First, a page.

Of the internal history of a Cistercian house it is difficult to learn anything. They were not subject to episcopal visitation, nor had the bishop the power of examining into the election of an abbot. We cannot, therefore, tell the numbers at Thame, but we know from the Chartulary that there were lay-brothers (conversi) as in other Cistercian houses, and one of them is specially mentioned by William of Newburgh as being of such sanctity that he was supposed to have the gift of prophecy, and foretold in 1167 that there would never be a bishop of Lincoln again. (fn. 12)
In 1291 the income of the abbey was returned at £116, none of it coming from tithe. The first church they obtained was Chalgrove, granted to them by Edward II in 1317 to maintain six monks to pray for the souls of the king's ancestors and of Peter de Gaveston, earl of Cornwall. (fn. 13) Two years later the bishop granted that, as the abbey was loaded with debt, partly from bad seasons, partly from the duty of hospitality, partly from the murrain of sheep, partly from the heavy subventions imposed by those in power, it might appropriate the church, and he ordained a vicarage. (fn. 14) His arrangements, however, did not prove satisfactory, for in 1392 the pope wrote to the Archbishop of Canterbury that the vicar of Chalgrove had sent a petition, saying that his vicarage was insufficient, that the monks of Thame had extorted an oath from him that he would not try to increase his portion, although their portion was worth £40 a year; 'He fears them greatly and with reason, and cannot meet them with safety in the city or the diocese;' the archbishop, therefore, was to summon the abbot of Thame, to release the vicar from his oath, and increase his vicarage if it be insufficient. (fn. 15)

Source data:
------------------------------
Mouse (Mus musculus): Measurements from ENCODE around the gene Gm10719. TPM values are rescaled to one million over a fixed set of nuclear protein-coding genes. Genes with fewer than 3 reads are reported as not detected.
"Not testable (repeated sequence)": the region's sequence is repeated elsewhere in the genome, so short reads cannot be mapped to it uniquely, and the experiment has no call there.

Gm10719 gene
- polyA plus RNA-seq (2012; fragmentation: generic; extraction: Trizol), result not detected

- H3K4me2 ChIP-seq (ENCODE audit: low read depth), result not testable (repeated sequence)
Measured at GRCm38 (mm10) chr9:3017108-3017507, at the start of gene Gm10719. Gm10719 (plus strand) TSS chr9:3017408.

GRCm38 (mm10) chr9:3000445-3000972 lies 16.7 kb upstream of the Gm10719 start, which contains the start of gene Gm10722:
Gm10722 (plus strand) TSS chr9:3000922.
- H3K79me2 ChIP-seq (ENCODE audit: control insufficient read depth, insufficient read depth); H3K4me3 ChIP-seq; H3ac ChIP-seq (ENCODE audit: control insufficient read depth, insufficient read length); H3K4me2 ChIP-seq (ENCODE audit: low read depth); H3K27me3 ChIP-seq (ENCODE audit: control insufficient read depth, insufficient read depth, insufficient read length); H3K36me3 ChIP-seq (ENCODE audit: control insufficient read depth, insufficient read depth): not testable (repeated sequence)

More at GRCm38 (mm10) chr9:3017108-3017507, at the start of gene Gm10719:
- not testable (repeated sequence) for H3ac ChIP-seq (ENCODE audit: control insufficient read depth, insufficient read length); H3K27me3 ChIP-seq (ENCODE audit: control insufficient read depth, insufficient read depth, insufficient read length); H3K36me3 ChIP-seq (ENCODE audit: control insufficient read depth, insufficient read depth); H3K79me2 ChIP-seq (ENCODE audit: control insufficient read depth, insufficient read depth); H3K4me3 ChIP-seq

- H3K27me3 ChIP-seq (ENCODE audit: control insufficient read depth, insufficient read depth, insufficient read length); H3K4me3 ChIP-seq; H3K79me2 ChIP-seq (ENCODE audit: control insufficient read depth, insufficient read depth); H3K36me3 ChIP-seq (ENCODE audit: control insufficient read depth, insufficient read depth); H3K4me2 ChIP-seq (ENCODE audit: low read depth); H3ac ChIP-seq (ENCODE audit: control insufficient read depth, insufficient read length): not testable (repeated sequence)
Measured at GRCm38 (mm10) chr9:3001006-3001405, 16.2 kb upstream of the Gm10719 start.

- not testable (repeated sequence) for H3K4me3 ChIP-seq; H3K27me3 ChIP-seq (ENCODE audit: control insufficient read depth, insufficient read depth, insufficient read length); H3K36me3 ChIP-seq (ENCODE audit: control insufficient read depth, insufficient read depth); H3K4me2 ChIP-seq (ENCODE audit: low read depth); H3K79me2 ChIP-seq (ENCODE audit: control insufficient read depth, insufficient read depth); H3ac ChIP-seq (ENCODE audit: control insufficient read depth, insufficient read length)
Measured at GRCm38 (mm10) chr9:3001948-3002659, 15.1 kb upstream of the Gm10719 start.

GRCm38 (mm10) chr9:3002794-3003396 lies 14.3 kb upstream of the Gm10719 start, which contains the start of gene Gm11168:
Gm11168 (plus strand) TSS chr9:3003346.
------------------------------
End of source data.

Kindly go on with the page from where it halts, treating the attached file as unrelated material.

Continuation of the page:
The abbey obtained a second church in 1398, when the pope gave them permission to appropriate the church of Stoke Talmage. (fn. 16) There was also a chapel at Latchford, in Haseley, built in 1300 by the rector of Haseley; (fn. 17) when this afterwards came into the hands of the abbot of Thame with the obligation of supplying a monk to perform the service, the men of Latchford complained to Parliament that he embezzled the charters and allowed the chapel to fall to pieces. (fn. 18) During the course of the fourteenth century the abbey was allowed to acquire certain lands in mortmain, the chief of which was the neighbouring manor of Towersey. (fn. 19)